View In A Room
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VIEW IN MY ROOM
VIEW IN MY ROOM
"Event horizon" * Event horizon is the boundary surface between time and space in Theory of general relativity and we cannot interact with the observer beyond it. Usually it refers to the boundary surface between the inside and outside of a black hole. Event horizon,, I drew a blue line on the boundary surface. the boundary of time. The boundary of space relaxes and crumbles. Light and color divide their own existence with a divided and intense spectrum. a small point(black hole) that exists inside a whirling border. there is a compressed world, a condensed time and space, and a light and color with intense density. It is a mixture of “Sola halo technique” using mother-of-pearl and “tearing art”, one of the contemporary art techniques. And “tearing art” and “Sola halo technique” are techniques that I invented myself.
Painting:Acrylic on Canvas
Size:46 W x 35.8 H x 1.4 D in
Packaging:Ships in a Crate
Delivery Time:Typically 5-7 business days for domestic shipments, 10-14 business days for international shipments.
Handling:Ships in a wooden crate for additional protection of heavy or oversized artworks. Crated works are subject to an $80 care and handling fee. Artists are responsible for packaging and adhering to Saatchi Art’s packaging guidelines.
Ships From:Artist's studio in South Korea.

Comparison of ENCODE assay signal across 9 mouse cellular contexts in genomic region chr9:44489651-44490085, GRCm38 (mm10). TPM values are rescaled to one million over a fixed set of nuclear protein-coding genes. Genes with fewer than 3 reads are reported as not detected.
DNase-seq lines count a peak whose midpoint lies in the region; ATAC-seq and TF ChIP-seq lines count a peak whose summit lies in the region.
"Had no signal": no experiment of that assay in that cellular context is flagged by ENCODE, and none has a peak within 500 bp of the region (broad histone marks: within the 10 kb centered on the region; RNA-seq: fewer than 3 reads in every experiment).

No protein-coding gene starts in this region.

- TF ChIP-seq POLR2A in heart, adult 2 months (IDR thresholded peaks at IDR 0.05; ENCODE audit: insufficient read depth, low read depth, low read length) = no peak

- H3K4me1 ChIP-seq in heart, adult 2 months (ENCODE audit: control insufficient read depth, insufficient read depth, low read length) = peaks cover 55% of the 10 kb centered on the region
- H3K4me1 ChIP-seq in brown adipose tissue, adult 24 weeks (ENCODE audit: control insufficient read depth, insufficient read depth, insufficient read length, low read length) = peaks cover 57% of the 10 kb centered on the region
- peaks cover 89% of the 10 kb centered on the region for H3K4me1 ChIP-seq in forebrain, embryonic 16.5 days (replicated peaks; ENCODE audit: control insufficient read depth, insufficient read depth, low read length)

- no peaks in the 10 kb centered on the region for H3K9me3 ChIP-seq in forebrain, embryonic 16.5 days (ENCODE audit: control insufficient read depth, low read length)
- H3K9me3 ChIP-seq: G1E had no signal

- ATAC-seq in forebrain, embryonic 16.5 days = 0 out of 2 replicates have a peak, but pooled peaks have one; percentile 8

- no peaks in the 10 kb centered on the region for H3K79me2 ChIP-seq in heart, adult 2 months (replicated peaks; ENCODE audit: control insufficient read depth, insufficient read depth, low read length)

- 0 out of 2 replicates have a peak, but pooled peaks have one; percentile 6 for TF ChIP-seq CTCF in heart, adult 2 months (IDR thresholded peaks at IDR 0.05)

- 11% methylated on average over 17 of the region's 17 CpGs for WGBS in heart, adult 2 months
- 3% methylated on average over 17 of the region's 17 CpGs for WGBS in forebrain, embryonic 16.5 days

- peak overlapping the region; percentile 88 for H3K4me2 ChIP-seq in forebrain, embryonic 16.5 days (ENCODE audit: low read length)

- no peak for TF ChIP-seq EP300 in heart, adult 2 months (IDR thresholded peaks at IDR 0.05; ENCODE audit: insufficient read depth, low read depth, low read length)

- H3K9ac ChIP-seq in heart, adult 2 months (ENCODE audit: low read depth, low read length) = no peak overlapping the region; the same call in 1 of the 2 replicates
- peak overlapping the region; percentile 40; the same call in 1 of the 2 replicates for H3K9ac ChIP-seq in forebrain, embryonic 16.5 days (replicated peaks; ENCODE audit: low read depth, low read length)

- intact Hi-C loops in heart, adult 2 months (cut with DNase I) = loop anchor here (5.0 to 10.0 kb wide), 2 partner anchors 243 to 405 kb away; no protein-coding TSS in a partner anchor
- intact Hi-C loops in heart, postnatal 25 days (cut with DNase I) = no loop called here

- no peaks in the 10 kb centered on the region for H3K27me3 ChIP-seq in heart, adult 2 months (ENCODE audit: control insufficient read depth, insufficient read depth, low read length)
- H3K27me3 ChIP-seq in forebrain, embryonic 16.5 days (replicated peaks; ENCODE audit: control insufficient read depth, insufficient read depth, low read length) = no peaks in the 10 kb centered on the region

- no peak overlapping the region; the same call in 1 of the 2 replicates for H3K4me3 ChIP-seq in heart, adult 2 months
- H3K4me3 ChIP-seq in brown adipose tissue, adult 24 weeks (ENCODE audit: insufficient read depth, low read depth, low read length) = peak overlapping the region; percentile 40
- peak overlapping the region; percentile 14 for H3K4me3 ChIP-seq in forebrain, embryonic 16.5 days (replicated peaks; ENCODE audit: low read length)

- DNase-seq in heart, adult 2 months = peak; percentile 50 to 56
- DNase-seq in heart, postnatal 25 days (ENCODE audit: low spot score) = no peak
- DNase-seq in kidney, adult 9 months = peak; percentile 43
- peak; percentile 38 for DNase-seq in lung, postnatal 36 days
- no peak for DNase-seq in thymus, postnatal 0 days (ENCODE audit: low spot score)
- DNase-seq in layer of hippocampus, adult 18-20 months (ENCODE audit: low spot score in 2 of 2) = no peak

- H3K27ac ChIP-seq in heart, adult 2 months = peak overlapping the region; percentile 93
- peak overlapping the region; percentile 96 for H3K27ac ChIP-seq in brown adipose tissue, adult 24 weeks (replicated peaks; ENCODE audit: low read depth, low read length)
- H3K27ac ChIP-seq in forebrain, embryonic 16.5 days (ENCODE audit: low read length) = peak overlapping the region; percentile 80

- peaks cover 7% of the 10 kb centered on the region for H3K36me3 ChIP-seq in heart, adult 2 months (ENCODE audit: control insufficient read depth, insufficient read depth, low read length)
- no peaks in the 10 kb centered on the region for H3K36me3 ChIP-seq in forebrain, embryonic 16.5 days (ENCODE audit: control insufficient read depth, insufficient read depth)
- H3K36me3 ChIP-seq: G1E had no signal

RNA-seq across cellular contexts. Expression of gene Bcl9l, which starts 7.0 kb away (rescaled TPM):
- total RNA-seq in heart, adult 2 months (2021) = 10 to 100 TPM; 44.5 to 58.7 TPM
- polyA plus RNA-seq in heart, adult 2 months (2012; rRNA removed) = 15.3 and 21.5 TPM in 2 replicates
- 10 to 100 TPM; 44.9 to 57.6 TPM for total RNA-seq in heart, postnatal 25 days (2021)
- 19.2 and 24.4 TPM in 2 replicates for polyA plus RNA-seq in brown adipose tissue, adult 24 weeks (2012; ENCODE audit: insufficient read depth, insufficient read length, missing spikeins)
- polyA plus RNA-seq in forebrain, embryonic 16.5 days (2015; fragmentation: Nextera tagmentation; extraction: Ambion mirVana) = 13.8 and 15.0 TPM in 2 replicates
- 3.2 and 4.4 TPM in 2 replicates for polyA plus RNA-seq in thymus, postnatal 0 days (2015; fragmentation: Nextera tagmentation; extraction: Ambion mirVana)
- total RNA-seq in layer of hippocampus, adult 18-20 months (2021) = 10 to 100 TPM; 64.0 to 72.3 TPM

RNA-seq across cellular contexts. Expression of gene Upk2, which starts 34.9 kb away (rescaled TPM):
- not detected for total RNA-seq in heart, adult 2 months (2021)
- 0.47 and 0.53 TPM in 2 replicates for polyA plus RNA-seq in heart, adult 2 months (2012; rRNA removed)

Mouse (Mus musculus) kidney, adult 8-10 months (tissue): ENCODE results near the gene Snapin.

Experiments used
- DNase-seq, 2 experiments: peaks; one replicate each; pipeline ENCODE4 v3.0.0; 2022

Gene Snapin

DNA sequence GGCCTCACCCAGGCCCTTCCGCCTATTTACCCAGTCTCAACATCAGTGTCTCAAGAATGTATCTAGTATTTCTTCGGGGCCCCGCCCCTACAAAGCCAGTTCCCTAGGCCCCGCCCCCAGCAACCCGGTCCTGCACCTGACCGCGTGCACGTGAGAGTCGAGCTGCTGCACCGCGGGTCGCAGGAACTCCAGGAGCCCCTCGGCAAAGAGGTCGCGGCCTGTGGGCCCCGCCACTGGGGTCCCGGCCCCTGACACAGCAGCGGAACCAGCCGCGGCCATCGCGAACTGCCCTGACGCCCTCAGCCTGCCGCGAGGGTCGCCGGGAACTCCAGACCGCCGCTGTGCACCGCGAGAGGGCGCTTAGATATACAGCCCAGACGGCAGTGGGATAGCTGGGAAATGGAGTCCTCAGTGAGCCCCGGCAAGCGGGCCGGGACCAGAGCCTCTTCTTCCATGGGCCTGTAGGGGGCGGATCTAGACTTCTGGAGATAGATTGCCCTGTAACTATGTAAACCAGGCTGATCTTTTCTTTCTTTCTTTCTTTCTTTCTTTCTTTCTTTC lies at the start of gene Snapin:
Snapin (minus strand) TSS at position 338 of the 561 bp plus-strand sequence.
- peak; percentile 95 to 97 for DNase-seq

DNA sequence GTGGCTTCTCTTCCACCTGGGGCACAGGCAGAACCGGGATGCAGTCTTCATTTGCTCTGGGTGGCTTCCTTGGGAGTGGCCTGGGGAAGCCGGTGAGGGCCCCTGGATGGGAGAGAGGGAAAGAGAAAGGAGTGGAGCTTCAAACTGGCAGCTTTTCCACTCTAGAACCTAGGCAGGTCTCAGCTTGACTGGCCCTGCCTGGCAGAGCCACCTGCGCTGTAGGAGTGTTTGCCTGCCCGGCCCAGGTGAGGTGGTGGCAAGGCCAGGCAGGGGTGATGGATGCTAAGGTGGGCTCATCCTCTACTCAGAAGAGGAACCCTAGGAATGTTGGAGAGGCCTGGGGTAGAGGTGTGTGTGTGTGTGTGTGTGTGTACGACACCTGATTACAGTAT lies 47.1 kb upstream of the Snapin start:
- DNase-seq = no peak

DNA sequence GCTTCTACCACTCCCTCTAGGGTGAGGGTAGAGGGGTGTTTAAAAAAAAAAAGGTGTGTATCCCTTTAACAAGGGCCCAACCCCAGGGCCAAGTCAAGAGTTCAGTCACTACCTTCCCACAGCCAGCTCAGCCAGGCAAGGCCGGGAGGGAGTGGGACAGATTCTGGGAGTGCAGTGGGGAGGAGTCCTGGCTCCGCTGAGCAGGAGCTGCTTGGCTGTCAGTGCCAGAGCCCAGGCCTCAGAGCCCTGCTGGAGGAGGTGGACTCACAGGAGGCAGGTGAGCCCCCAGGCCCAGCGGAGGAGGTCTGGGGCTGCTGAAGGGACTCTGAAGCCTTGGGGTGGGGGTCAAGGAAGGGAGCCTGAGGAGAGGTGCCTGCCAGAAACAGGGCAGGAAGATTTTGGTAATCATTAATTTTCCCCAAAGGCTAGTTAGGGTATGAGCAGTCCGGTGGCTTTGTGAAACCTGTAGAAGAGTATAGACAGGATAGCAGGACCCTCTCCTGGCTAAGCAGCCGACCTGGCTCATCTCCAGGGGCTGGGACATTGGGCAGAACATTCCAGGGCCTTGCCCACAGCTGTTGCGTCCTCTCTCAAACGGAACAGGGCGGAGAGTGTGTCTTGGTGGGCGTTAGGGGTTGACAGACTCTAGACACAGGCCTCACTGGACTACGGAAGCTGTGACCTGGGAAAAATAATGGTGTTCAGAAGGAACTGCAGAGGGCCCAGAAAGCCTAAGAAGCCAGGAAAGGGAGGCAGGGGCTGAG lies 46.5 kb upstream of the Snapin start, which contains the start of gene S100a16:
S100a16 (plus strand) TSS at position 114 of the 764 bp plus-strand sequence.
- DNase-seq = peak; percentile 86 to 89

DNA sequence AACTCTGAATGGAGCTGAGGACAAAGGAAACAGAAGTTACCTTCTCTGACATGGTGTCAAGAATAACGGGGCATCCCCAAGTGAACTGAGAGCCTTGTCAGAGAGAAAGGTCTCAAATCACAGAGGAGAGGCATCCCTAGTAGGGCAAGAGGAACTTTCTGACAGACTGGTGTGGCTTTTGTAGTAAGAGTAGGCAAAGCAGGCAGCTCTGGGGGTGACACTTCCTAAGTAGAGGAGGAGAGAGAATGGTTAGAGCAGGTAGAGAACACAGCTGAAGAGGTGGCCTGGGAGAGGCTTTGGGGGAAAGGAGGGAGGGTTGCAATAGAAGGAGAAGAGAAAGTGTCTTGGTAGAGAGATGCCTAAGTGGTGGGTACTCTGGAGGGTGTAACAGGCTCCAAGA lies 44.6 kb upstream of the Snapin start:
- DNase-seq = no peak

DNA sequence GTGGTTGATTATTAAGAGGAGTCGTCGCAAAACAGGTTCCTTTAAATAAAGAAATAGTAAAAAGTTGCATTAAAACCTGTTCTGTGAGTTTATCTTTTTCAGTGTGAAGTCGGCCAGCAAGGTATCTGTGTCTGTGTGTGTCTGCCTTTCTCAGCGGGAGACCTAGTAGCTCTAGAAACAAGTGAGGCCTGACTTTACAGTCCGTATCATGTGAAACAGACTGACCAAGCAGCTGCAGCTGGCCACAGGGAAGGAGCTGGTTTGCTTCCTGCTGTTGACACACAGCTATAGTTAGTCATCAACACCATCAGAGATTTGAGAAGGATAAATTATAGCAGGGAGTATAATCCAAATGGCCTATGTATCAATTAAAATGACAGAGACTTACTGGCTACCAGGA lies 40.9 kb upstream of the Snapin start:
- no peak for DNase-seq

Yim Choon Lee’s painting “Black Hole” elicits visions of movement, eruptive, confusing, and dizzying. These feelings of movement gravitate the viewer into a wondrous cosmos of twisting layers and colors, drawing feelings of awe and questions of how its creation is possible. Yim has invented a new technique incorporating sculpture and painting called “Tearing Art”. This technique offers a three-dimensional experience, creating a desire to reach out and touch the various textures within. Born in Goseong, Korea in 1965, Yim inherited three-generations of Korean traditional bamboo and paper art. At age 5, he began to learn these skills from his father. Together, they traveled throughout the mountains in Korea to collect the bamboo for his father’s bamboo art. The bamboo art has a major impact on Yim’s paintings. When Yim was 9 years old, he went to a bamboo mountainside with his father. Waiting through a sudden rainstorm, Yim watched the swaying of the bamboo leaves in the wind. With the background of the mountains, Yim saw a wave of colors that rocked through the entire mountainside. This illusion was the most beautiful scenery he had ever seen. He wanted to transform this phenomenon to a canvas. Ever since, Yim has experimented with various materials and techniques to create his three-dimensional paintings on canvas. In the development of his art work, Yim started with Korean traditional paper and bamboo art, then experimented in paintings with soil and sand, and further used Korean traditional paper with light. Later he applied western oil to Korean traditional paper which created a unique style and texture. From there, he expanded his art horizon to include sculpture, installation art, and performance art. Yim has invented tearing art. Since 2010, Yim has experimented with a totally new technique: tearing the canvas. After removing the canvas, Yim places Korean traditional paper on top of the frame and paints in layers. He then paints both side of the canvas and replaces it upon the frame. Next, he cuts or tears the surface of the canvas and twists or folds it to reveal the back side’s paint. With this method, the colors of the three surfaces blend dynamically and create a unique visual effect. The three surfaces of painting represent the past (traditional paper surface), present (back of canvas linen), and future (front of canvas linen).
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